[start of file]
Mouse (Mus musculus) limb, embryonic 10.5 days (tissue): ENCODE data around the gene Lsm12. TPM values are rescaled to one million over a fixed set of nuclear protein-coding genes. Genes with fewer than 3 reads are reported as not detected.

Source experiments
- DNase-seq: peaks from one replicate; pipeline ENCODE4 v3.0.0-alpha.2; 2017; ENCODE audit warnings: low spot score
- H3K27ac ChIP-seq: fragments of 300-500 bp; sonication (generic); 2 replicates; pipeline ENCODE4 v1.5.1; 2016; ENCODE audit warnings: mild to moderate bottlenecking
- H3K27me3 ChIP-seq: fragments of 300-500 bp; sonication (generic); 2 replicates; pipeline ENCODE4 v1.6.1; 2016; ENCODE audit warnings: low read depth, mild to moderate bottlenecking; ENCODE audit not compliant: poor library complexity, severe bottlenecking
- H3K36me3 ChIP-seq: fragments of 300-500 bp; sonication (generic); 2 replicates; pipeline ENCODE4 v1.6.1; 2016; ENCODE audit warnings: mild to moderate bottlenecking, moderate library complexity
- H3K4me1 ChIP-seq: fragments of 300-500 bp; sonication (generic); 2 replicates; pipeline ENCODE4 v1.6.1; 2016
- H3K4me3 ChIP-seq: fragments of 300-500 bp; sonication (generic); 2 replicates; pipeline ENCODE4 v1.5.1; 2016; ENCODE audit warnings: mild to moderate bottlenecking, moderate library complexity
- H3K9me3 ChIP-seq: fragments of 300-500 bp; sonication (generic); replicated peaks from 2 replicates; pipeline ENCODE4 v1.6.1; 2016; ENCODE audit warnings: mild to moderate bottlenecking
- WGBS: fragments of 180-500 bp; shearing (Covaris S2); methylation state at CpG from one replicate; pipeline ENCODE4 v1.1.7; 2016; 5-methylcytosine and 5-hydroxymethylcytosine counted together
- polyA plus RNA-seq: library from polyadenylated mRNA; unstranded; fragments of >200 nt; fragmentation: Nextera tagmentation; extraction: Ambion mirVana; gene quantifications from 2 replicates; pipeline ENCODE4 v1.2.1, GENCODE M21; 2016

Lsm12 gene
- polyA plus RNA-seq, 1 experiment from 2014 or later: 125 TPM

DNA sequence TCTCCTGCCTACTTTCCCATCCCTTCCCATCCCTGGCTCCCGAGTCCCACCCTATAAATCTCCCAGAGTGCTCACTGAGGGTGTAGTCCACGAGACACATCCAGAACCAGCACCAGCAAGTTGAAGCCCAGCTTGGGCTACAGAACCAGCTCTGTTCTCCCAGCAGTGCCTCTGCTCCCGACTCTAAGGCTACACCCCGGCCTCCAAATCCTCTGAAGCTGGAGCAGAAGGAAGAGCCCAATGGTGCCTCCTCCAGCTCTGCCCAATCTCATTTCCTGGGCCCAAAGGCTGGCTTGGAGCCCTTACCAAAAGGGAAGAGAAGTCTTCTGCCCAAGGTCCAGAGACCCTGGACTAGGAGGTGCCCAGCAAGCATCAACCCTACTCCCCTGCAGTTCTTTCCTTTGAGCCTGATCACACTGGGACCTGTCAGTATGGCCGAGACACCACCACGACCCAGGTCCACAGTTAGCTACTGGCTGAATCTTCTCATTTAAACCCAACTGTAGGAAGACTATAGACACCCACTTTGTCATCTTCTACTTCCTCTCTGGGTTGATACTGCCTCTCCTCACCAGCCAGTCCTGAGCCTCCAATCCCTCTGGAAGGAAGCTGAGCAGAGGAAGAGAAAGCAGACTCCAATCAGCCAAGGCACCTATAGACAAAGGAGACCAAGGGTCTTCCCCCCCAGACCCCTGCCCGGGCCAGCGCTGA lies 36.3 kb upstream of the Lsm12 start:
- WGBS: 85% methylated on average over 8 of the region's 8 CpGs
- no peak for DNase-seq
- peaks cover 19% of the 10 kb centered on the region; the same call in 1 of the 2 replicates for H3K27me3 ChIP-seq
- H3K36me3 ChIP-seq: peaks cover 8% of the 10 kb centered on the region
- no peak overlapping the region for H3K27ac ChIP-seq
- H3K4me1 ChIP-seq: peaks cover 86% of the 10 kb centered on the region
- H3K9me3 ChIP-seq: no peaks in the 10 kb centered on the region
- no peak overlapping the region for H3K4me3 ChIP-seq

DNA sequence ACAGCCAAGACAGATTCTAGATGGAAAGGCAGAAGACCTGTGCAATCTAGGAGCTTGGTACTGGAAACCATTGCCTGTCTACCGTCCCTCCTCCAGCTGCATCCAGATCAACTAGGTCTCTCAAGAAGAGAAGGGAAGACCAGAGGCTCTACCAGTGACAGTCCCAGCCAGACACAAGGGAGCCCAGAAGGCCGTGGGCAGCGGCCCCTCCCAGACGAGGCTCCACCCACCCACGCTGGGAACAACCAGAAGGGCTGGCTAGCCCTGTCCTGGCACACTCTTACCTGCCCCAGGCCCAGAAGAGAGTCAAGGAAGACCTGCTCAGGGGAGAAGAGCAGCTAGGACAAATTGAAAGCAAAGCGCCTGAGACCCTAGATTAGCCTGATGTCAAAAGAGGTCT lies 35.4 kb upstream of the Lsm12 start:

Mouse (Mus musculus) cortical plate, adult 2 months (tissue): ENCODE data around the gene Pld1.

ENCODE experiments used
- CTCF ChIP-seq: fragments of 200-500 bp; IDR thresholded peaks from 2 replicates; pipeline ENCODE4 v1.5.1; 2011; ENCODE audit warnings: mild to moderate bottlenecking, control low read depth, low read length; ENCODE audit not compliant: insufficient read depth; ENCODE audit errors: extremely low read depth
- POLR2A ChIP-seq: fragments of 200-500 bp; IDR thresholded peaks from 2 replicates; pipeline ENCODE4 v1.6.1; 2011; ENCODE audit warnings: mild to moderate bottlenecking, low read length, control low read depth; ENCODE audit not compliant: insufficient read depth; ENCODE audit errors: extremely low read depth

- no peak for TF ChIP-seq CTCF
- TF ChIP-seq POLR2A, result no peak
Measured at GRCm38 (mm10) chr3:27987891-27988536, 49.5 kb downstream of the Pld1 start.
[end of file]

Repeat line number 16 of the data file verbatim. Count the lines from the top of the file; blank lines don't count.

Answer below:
- no peak for DNase-seq